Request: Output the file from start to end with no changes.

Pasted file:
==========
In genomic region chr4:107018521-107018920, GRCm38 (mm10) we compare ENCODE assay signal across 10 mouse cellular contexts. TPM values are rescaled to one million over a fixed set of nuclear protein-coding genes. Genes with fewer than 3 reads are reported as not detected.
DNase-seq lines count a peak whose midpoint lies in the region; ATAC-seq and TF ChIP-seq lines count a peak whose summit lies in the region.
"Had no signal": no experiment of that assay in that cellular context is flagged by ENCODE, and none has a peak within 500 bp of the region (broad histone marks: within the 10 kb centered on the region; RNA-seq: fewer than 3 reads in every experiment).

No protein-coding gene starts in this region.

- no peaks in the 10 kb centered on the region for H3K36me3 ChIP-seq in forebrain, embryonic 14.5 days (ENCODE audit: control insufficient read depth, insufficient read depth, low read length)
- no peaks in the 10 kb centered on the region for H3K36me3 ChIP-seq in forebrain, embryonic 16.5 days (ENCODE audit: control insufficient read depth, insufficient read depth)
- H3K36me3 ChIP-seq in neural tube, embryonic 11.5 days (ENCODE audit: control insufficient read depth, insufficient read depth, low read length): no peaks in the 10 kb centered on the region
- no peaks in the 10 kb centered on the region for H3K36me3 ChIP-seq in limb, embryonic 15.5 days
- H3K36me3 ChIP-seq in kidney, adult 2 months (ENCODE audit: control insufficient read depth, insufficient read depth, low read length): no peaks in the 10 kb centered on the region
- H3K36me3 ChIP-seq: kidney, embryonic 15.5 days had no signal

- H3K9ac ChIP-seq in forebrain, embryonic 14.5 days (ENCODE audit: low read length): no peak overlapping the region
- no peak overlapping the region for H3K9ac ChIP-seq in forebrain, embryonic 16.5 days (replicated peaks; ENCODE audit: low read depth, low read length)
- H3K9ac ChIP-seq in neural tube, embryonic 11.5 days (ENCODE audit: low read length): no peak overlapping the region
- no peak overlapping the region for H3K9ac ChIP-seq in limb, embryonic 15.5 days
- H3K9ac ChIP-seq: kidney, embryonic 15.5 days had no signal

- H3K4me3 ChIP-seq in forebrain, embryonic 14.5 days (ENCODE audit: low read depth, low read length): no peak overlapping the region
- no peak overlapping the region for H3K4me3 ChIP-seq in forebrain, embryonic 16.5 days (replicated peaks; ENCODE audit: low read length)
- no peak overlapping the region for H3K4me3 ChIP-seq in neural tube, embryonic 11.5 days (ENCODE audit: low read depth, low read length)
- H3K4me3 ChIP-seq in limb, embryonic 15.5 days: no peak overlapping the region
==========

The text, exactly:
In genomic region chr4:107018521-107018920, GRCm38 (mm10) we compare ENCODE assay signal across 10 mouse cellular contexts. TPM values are rescaled to one million over a fixed set of nuclear protein-coding genes. Genes with fewer than 3 reads are reported as not detected.
DNase-seq lines count a peak whose midpoint lies in the region; ATAC-seq and TF ChIP-seq lines count a peak whose summit lies in the region.
"Had no signal": no experiment of that assay in that cellular context is flagged by ENCODE, and none has a peak within 500 bp of the region (broad histone marks: within the 10 kb centered on the region; RNA-seq: fewer than 3 reads in every experiment).

No protein-coding gene starts in this region.

- no peaks in the 10 kb centered on the region for H3K36me3 ChIP-seq in forebrain, embryonic 14.5 days (ENCODE audit: control insufficient read depth, insufficient read depth, low read length)
- no peaks in the 10 kb centered on the region for H3K36me3 ChIP-seq in forebrain, embryonic 16.5 days (ENCODE audit: control insufficient read depth, insufficient read depth)
- H3K36me3 ChIP-seq in neural tube, embryonic 11.5 days (ENCODE audit: control insufficient read depth, insufficient read depth, low read length): no peaks in the 10 kb centered on the region
- no peaks in the 10 kb centered on the region for H3K36me3 ChIP-seq in limb, embryonic 15.5 days
- H3K36me3 ChIP-seq in kidney, adult 2 months (ENCODE audit: control insufficient read depth, insufficient read depth, low read length): no peaks in the 10 kb centered on the region
- H3K36me3 ChIP-seq: kidney, embryonic 15.5 days had no signal

- H3K9ac ChIP-seq in forebrain, embryonic 14.5 days (ENCODE audit: low read length): no peak overlapping the region
- no peak overlapping the region for H3K9ac ChIP-seq in forebrain, embryonic 16.5 days (replicated peaks; ENCODE audit: low read depth, low read length)
- H3K9ac ChIP-seq in neural tube, embryonic 11.5 days (ENCODE audit: low read length): no peak overlapping the region
- no peak overlapping the region for H3K9ac ChIP-seq in limb, embryonic 15.5 days
- H3K9ac ChIP-seq: kidney, embryonic 15.5 days had no signal

- H3K4me3 ChIP-seq in forebrain, embryonic 14.5 days (ENCODE audit: low read depth, low read length): no peak overlapping the region
- no peak overlapping the region for H3K4me3 ChIP-seq in forebrain, embryonic 16.5 days (replicated peaks; ENCODE audit: low read length)
- no peak overlapping the region for H3K4me3 ChIP-seq in neural tube, embryonic 11.5 days (ENCODE audit: low read depth, low read length)
- H3K4me3 ChIP-seq in limb, embryonic 15.5 days: no peak overlapping the region